This seems like a good time to share with you one of my favorite moments from my deposition with Range Resources that has to do with unacceptable levels.
Fun with depositions where Q = Andy Sims and A = me.
NOTE: none of the lengthy exchange below has anything to do with the Lipsky case.
Q. If you’ll just flip all the way through the–through the exhibit and tell me what–what that is and what the information was used for.
A. This is for the video that I made. These are what I pulled off FracFocus.
Q. So Exhibit 12 has to do with the video that you made that you posted online?
Q. And what video was that?
A. That’s the video where David Poole says that frac fluid–he says the statement that frac fluid is toxic is fundamentally incorrect.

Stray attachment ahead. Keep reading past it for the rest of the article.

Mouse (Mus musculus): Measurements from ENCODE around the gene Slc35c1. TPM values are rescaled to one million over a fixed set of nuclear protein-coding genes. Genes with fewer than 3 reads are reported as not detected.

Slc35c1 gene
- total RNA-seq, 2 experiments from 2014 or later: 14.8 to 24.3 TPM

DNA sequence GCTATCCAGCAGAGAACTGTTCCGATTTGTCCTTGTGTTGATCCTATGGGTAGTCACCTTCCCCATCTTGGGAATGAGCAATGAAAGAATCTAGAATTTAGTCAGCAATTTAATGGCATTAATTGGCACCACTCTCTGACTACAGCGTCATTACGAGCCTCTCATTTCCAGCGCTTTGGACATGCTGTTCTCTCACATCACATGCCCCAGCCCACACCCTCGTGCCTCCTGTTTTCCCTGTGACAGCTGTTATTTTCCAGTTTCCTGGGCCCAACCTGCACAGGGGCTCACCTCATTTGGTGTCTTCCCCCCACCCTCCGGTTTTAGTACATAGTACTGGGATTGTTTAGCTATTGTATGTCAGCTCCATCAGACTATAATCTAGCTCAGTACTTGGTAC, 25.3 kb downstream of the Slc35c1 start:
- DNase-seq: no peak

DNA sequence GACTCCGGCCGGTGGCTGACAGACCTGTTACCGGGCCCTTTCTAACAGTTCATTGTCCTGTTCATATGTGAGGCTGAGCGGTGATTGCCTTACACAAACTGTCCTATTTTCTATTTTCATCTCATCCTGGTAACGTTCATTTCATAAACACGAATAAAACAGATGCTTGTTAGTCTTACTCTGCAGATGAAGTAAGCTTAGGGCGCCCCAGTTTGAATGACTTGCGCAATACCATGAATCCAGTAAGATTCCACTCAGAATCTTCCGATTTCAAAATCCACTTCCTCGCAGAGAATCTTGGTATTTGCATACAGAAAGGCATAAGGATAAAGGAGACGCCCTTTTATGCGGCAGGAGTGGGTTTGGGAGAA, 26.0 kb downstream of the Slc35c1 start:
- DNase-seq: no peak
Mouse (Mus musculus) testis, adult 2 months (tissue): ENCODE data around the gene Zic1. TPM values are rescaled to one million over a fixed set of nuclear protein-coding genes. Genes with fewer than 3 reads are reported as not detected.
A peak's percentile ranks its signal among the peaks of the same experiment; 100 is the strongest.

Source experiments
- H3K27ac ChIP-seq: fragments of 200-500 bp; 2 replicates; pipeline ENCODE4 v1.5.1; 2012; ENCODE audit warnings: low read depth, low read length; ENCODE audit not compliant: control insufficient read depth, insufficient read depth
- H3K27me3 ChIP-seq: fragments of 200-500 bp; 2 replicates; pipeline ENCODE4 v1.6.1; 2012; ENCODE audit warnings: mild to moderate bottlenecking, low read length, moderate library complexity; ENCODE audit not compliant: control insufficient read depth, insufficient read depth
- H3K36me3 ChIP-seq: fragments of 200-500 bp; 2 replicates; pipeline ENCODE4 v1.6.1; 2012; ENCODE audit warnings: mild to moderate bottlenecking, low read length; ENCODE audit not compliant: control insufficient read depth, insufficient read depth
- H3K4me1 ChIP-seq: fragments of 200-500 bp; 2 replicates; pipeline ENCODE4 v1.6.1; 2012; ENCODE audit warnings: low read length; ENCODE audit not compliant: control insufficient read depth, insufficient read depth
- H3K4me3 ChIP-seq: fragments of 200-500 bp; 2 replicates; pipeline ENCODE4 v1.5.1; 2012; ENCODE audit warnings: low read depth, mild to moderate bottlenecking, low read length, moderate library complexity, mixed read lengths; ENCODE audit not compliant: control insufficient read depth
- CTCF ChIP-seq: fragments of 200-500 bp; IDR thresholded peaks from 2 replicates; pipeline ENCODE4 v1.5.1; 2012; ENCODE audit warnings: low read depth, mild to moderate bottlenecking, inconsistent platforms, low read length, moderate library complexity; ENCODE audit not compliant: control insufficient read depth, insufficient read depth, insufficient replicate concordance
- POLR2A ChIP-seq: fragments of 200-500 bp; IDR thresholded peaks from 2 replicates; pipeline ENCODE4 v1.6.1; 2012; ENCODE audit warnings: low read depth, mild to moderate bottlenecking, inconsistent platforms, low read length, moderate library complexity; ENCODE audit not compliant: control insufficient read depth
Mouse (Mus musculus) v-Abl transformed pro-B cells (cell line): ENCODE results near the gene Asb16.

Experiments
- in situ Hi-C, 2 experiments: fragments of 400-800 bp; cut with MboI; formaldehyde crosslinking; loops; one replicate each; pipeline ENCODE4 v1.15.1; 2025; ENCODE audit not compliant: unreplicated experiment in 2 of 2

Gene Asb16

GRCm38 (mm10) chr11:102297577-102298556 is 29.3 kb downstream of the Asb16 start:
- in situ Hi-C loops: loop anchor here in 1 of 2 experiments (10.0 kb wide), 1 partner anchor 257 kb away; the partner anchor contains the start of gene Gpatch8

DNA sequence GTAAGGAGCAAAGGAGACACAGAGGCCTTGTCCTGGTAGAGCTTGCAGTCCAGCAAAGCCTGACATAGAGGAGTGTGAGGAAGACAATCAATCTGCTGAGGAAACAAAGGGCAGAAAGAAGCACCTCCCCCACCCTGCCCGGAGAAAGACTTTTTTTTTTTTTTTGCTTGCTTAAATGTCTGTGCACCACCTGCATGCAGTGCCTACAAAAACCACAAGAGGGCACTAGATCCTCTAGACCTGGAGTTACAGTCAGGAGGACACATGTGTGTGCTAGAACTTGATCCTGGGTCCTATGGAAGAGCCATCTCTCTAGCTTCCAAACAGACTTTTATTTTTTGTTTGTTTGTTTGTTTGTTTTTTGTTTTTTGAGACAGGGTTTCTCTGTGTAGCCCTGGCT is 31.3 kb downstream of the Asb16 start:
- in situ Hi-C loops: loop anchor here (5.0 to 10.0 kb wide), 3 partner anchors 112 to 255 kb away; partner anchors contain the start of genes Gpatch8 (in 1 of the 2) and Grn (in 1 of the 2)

Q. And so you put together a video to do what?
A. To show that’s not true, that’s not a true statement.
Q. Did you–did you seek the expertise of anyone in putting together your video as to the statements made by David Poole?
A. No. I looked on the–I looked on the disclosure of the frac fluid for Range Resources and found chemicals such as Naphthalene, and looked up how dangerous those are.
Q. Do you–do you have any knowledge or information about the quantity of any of those substances in any frac fluid?
A. Well, it’s a little wiggly because it changes all the time.
When I first started investigating fracking, it was 2% and then it changed to 1%. And not they’re down to saying it’s .5%. So it’s somewhere between 2 and .5 percent.